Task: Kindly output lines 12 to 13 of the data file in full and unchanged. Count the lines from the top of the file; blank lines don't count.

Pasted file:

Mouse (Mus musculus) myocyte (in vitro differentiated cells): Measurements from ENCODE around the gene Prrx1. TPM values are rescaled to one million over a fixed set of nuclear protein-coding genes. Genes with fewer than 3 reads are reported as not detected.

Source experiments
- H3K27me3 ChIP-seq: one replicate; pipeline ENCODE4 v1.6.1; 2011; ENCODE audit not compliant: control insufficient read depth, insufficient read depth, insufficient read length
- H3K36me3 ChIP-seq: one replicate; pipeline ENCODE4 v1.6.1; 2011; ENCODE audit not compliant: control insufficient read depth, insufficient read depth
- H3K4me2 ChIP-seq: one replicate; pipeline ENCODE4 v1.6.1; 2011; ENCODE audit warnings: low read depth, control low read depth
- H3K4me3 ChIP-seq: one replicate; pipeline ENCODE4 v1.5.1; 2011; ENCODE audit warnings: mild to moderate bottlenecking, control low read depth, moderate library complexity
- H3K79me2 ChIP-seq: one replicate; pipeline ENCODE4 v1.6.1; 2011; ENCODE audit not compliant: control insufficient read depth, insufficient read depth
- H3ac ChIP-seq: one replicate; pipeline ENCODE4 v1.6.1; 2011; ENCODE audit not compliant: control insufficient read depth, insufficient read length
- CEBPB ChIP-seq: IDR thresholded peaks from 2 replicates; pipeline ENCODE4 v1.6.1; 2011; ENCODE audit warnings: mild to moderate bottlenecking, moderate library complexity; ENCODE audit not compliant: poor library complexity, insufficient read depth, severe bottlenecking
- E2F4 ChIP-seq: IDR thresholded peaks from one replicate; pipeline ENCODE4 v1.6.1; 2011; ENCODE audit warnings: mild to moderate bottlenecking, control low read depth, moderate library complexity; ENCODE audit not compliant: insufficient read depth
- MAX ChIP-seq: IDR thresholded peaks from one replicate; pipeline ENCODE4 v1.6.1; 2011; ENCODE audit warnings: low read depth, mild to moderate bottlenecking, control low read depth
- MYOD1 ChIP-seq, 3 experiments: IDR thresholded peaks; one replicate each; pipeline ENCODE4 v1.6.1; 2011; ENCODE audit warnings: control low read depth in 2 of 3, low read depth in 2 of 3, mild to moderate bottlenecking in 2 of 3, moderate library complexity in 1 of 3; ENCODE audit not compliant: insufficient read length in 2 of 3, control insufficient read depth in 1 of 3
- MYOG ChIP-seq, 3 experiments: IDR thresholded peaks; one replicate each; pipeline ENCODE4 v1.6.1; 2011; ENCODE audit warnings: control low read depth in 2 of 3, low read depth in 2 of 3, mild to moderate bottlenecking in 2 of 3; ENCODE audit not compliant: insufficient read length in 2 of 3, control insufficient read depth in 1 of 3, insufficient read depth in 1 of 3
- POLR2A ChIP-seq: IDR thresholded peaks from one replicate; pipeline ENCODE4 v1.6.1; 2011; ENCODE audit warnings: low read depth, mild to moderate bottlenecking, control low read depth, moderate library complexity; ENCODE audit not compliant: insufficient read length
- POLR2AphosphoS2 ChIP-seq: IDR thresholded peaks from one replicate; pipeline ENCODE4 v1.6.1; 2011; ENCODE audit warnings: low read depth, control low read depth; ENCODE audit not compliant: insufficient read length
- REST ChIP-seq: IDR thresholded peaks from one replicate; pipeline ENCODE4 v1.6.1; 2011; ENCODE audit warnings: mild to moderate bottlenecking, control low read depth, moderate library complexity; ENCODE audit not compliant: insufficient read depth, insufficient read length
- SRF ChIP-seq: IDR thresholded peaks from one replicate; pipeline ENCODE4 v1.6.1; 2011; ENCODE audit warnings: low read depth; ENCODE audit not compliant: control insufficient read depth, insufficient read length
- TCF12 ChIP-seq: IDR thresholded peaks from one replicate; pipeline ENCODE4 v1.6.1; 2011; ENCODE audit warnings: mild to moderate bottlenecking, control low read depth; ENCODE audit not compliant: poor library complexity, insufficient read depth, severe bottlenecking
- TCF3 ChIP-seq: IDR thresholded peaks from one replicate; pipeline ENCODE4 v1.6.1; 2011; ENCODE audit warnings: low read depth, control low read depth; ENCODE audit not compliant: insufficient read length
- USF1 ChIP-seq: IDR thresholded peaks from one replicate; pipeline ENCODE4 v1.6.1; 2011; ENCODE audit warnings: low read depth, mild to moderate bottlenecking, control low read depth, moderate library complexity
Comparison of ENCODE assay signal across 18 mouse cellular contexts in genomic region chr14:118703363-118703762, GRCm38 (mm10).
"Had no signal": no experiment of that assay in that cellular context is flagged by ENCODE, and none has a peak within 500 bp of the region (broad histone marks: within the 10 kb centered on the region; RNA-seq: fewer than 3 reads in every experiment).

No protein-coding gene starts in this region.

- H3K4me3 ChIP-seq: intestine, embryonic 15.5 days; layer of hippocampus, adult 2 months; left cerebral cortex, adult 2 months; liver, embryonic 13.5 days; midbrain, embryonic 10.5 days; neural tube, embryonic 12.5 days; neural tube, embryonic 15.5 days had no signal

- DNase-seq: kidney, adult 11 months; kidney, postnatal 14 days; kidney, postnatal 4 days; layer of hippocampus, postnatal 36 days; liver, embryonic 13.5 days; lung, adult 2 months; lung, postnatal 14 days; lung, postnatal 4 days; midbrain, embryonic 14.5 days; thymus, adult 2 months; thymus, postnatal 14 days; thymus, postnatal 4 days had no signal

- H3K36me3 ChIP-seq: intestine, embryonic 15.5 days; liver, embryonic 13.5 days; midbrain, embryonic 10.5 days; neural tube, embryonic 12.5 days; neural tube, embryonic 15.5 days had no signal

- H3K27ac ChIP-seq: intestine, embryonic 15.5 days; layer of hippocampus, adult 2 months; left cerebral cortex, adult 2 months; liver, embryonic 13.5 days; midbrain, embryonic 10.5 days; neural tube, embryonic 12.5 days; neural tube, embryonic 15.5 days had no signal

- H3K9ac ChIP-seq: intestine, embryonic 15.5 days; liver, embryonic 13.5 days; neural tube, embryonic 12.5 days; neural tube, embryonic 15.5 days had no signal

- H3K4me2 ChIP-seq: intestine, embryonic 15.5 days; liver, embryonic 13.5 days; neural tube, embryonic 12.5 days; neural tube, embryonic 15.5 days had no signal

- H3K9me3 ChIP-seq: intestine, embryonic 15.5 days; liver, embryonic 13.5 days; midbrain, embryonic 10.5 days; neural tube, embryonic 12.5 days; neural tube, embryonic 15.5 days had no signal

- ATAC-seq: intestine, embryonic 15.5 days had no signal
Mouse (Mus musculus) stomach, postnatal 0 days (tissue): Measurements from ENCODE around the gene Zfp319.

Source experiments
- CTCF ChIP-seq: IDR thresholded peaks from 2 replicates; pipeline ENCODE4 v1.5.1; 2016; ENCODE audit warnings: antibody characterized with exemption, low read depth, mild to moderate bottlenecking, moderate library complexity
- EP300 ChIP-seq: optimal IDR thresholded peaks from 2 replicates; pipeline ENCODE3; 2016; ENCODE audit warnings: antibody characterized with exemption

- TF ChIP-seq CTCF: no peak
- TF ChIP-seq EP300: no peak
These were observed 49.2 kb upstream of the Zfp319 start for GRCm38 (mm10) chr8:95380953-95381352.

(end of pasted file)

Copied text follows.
- MYOD1 ChIP-seq, 3 experiments: IDR thresholded peaks; one replicate each; pipeline ENCODE4 v1.6.1; 2011; ENCODE audit warnings: control low read depth in 2 of 3, low read depth in 2 of 3, mild to moderate bottlenecking in 2 of 3, moderate library complexity in 1 of 3; ENCODE audit not compliant: insufficient read length in 2 of 3, control insufficient read depth in 1 of 3
- MYOG ChIP-seq, 3 experiments: IDR thresholded peaks; one replicate each; pipeline ENCODE4 v1.6.1; 2011; ENCODE audit warnings: control low read depth in 2 of 3, low read depth in 2 of 3, mild to moderate bottlenecking in 2 of 3; ENCODE audit not compliant: insufficient read length in 2 of 3, control insufficient read depth in 1 of 3, insufficient read depth in 1 of 3